DURHAM, N.H. – In an effort to further its mission to be the healthiest campus community in the country by 2020 and keep its students safe, the University of New Hampshire will no longer sell energy drinks in its retail and vending locations beginning in January 2012.
This is not the first step UNH Dining, which oversees seven retail and three dining hall locations, has taken in its commitment to health, and it won’t be the last. In addition to incorporating more local products into its menus and providing healthier food options in vending machines around campus, dining has eliminated trans fats from its offerings, removed salt shakers from tables, and reduced the sodium in many of its recipes. Officials are currently studying how to reduce the amount of high fructose corn syrup that is served.
“We felt it was important to support Healthy UNH and the president’s commitment to make our campus the healthiest in the country,” said David May, assistant vice president for business affairs. “These products, while legal and safe when consumed as intended, have been proven unsafe when overused or mixed with alcohol. Just recently there was an incident on campus involving energy drinks that helped send a student to the hospital. At UNH their sale accounts for just one half of one percent of our retail sales, and keeping our students safe and healthy is certainly worth much more than that.”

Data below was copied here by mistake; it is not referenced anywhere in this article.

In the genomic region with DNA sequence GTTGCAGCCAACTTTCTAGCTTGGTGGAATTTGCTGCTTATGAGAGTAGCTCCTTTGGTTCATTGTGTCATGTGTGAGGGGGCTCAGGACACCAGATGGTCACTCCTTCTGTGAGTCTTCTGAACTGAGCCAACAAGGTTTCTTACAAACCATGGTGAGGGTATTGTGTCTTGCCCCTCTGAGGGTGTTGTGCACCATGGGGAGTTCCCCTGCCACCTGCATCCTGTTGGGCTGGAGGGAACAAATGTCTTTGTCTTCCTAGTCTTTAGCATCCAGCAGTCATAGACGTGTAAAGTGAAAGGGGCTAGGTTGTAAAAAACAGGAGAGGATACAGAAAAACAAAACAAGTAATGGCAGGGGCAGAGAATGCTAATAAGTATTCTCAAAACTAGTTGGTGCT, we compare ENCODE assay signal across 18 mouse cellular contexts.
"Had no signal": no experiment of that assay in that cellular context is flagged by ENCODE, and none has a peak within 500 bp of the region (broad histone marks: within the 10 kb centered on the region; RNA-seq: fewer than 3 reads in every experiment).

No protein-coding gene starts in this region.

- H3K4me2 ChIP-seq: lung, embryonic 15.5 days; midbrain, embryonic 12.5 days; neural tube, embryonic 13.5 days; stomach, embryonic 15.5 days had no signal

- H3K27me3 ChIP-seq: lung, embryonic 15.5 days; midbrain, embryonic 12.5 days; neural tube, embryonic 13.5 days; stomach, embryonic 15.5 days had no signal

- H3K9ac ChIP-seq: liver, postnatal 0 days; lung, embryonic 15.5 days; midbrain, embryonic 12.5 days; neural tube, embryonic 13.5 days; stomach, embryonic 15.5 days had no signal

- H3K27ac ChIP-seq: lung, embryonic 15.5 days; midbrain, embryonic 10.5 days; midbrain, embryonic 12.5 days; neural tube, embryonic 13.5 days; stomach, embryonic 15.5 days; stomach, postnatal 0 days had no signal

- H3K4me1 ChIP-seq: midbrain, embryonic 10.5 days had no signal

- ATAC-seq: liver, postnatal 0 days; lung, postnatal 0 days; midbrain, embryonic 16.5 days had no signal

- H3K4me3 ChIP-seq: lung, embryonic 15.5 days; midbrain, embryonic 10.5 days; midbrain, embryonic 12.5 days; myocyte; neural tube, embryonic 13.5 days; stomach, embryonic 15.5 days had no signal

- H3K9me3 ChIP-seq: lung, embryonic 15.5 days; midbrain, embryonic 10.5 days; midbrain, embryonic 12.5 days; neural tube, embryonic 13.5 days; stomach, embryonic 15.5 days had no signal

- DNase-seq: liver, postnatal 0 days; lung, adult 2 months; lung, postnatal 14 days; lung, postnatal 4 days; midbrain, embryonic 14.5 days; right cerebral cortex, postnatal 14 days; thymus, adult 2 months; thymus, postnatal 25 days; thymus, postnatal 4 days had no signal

The New Hampshire Higher Education Alcohol, Tobacco and Other Drug Survey, conducted last spring, found that 20 percent of UNH students who participated in the survey reported that they had mixed alcohol and energy drinks during the last 30 days.
Energy drinks, like Full Throttle, Red Bull and NOS, contain higher percentages of caffeine than soft drinks, as well as large amounts of sugar and additional ingredients that claim to boost mental and physical energy.
According to the National Institute on Alcohol Abuse and Alcoholism (NIAAA), a standard serving of a mixed alcohol energy drink contains up to four times the amount of caffeine as a standard serving of a mixed alcohol and soda drink. Research found that energy drinks can contain up to 300 times the amount of caffeine that the FDA allows for soft drinks, which is especially dangerous because caffeine increases the risk of alcohol poisoning by making people feel “less drunk.” In addition, students who mixed alcohol and energy drinks reported double the incidence rates of injuring themselves, requiring medical attention, and being taken advantage of sexually than those who drank only alcohol, according to a recent report by College Student Educators International.
UNH Dining has won more than 30 national awards for dining excellence serving college and university campuses.
The University of New Hampshire, founded in 1866, is a world-class public research university with the feel of a New England liberal arts college. A land, sea, and space-grant university, UNH is the state's flagship public institution, enrolling 12,200 undergraduate and 2,300 graduate students.